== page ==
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Rogers v. Tolnay

United States District Court, D. Connecticut

December 5, 2018



          Alvin W. Thompson United States District Judge

         On October 11, 2018, the plaintiff, Anthony W. Rogers, an inmate currently housed at the Garner Correctional Institution in Newtown, Connecticut, filed a complaint pro se pursuant to 42 U.S.C. § 1983 seeking damages against five Norwalk Police Department (“NPD”) officials (Detective Alexander Tolnay, Sergeant Arthur Weisgerber, Sergeant N. Alicea, Lieutenant Ernest Vitarbo, and Chief Harry Rilling), three state prosecutors (James Bernardi, David I. Cohen, and Joseph Valdes), and one state public defender (John Walkley). Compl. [Doc.#1]. The plaintiff claimed that the defendants violated his rights under the United States Constitution and Connecticut Constitution by fabricating evidence, failing to disclose and/or present exculpatory evidence, and failing to otherwise follow proper police protocol during the investigation and prosecution of his state criminal case. Id.

         The court dismissed the complaint on October 30, 2018 after concluding that the plaintiff's claims were barred by Heck v. Humphrey, 512 U.S. 477 (1994). See Initial Review Order [Doc.#8]. Under Heck, where a judgment in favor of a plaintiff would necessarily implicate the validity of his conviction or length of sentence, a cause of action under § 1983 is not cognizable unless the plaintiff can show that his underlying “conviction or sentence had been reversed on direct appeal, declared invalid by a state tribunal authorized to make such a determination, or called into question by the issuance of a federal writ of habeas corpus.” Heck, 512 U.S. at 487. It appeared that the plaintiff previously raised his § 1983 claims in a state habeas corpus petition, which was denied, and the denial was upheld on appeal. See Initial Review Order at 3 (citing Rogers v. Commissioner of Correction, 174 Conn.App. 120, 165 A.3d 264, cert. denied, 327 Conn. 929, 171 A.3d 455 (2017)). Because the plaintiff did not show that his criminal convictions had been reversed, invalidated, or called into question by federal writ of habeas corpus, the court ruled that it lacked jurisdiction over his claims.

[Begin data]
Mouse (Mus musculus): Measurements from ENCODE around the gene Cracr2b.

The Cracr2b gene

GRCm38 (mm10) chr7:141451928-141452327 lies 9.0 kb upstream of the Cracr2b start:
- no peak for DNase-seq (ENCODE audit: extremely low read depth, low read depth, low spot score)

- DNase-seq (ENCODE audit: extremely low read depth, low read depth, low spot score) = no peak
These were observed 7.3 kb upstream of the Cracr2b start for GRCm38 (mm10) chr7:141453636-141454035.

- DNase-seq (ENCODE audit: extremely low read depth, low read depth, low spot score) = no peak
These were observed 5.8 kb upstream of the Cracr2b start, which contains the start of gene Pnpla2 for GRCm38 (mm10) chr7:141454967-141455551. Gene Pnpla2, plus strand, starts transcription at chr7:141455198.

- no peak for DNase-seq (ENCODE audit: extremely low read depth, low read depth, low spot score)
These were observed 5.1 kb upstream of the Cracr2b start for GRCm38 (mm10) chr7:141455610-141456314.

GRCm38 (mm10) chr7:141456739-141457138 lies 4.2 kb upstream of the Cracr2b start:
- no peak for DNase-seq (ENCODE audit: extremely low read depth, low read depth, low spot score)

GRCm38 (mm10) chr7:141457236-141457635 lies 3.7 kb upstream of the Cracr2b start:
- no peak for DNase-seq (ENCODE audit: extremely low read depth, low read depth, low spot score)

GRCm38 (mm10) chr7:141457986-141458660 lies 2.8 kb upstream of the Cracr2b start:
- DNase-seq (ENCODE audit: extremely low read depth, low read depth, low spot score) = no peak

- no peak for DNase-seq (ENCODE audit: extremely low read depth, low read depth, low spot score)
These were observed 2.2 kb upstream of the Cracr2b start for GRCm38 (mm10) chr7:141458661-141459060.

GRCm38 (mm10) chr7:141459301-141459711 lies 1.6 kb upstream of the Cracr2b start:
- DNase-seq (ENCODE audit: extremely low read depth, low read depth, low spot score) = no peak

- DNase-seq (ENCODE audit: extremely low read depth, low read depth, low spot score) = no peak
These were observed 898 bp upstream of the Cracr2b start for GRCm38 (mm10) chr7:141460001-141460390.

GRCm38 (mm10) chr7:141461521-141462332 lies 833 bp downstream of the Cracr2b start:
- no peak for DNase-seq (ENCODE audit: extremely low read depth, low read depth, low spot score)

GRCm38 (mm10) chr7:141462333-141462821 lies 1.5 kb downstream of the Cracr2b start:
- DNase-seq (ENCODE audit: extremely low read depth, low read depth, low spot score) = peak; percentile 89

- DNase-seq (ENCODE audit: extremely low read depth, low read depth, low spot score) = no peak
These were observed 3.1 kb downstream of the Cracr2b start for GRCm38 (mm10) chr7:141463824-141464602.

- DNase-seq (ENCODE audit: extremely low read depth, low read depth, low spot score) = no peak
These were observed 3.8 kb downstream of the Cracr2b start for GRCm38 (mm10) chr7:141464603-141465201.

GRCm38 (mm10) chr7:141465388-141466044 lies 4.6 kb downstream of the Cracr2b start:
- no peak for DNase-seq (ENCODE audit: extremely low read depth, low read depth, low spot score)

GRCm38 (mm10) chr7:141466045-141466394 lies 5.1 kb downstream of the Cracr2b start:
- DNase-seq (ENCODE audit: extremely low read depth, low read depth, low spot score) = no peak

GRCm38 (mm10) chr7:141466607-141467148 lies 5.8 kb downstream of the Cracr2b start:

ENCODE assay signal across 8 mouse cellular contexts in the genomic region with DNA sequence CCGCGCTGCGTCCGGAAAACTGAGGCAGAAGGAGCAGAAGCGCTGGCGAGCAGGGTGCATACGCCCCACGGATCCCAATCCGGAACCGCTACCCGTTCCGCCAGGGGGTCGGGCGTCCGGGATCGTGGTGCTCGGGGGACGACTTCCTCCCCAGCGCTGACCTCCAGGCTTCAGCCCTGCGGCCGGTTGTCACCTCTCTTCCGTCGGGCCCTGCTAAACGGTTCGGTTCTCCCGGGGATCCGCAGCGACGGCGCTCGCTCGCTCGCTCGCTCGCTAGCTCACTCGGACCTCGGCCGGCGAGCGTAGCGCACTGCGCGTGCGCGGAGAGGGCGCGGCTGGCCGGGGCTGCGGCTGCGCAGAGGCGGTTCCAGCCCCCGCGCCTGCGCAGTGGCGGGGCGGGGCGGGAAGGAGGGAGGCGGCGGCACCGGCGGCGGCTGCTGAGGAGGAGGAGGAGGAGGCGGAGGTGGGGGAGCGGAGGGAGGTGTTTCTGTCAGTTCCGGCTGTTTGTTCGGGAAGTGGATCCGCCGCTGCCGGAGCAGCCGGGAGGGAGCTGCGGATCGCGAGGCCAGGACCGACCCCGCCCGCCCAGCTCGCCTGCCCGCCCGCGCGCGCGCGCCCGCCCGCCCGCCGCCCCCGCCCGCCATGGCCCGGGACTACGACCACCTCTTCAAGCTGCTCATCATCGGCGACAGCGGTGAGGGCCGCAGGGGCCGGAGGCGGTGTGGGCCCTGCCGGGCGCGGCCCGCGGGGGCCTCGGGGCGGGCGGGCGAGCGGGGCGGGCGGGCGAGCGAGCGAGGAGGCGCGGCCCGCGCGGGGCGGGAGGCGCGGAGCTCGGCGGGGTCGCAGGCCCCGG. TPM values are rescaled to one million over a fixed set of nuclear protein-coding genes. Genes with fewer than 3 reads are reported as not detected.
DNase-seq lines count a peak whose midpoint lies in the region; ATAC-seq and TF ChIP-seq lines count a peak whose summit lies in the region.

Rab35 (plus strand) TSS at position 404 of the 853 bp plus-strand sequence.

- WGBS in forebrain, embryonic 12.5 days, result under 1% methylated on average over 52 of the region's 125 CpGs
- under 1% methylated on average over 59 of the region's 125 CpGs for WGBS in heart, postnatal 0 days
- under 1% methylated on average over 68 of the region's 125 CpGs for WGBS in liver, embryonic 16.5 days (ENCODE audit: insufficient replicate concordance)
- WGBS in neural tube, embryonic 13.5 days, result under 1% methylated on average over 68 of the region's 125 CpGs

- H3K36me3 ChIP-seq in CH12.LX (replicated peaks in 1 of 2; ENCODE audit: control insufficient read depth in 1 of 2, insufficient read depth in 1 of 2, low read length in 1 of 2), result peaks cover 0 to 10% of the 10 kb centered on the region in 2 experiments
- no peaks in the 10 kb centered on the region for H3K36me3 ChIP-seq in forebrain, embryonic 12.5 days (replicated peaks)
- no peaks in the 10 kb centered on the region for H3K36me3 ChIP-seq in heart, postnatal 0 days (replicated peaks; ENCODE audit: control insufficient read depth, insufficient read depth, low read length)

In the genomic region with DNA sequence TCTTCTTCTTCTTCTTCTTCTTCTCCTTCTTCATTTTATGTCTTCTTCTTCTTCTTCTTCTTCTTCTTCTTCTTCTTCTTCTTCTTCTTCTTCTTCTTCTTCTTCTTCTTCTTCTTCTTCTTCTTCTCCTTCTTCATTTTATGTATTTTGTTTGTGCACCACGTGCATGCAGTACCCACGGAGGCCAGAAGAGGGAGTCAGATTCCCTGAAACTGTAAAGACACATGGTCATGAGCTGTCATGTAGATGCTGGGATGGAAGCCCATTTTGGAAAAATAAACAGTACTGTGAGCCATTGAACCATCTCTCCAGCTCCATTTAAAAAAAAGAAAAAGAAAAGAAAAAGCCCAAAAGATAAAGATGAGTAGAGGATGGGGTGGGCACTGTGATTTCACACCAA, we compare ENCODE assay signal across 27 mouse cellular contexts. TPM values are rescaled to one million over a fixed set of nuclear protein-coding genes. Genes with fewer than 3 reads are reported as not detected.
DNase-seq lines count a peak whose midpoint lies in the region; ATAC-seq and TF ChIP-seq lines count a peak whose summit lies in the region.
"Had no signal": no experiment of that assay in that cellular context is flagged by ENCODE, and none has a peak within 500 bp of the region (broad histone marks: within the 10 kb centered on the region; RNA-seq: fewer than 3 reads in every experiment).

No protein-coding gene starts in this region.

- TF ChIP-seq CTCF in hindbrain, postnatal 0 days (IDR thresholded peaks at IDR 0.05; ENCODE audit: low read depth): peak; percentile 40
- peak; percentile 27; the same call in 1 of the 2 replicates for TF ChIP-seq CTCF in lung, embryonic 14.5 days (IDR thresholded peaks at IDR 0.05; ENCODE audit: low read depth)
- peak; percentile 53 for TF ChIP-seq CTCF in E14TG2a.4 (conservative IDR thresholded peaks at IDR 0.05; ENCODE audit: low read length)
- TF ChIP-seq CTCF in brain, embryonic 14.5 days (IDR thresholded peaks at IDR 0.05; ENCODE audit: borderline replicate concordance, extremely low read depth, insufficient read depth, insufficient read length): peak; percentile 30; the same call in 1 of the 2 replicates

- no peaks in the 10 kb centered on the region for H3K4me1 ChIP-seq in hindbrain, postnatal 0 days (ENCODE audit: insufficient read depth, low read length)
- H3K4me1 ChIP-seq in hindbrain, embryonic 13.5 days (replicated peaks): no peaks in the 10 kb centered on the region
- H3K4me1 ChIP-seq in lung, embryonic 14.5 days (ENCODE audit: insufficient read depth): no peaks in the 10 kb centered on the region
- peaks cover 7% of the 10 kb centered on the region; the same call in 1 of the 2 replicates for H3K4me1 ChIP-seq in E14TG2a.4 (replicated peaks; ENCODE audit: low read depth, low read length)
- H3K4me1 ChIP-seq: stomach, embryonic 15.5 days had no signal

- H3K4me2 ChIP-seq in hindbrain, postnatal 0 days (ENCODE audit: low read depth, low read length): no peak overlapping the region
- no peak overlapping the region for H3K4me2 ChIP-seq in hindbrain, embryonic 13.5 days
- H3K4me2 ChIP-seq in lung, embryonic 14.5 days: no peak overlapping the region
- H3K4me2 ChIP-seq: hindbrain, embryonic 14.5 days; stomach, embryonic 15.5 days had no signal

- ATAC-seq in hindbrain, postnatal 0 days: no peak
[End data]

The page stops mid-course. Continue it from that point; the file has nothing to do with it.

On November 14, 2018, the plaintiff filed the instant motion for reconsideration of the court's Initial Review Order. He contends that Heck does not bar his claims for unlawful arrest and due process because (1) he has already served his sentence for two of his convictions and (2) the claims do not implicate his murder conviction, the sentence for which he is still serving. Id. at 2-3. The court does not agree.

         A motion for reconsideration “generally will be denied unless the moving party can point to controlling decisions or data that the court overlooked--matters, in other words, that might reasonably be expected to alter the conclusion reached by the court.” Shrader v. CSX Transp., Inc., 70 F.3d 255, 257 (2d Cir. 1995). “[T]he function of a motion for reconsideration is to present the court with an opportunity to correct ‘manifest errors of law or fact to consider newly discovered evidence.'” LoSacco v. City of Middletown, 822 F.Supp. 870, 876-77 (D. Conn. 1993) (quoting Rothwell Cotton Co. v. Rosenthal & Co., 827 F.2d 246, 251 (7th Cir. 1987), aff'd, 33 F.3d 50 (2d Cir. 1994)). “[A] motion for reconsideration may not be used to plug gaps in an original argument or to argue in the alternative once a decision has been made.” Horsehead Resource Dev. Co., Inc. v. B.U.S. Envtl. Serv., Inc., 928 F.Supp. 287, 289 (S.D.N.Y. 1996) (internal citations and quotations omitted).